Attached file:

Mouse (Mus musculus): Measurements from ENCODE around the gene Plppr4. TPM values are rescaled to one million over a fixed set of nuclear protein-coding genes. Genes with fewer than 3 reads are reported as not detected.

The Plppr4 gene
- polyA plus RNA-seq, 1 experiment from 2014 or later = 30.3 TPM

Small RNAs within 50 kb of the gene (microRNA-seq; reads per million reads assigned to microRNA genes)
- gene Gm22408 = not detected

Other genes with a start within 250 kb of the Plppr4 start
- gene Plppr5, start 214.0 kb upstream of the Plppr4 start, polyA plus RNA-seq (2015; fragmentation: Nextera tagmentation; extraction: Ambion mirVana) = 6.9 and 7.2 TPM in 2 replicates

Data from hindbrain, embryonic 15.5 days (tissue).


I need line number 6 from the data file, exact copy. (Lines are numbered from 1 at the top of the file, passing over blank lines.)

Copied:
Other genes with a start within 250 kb of the Plppr4 start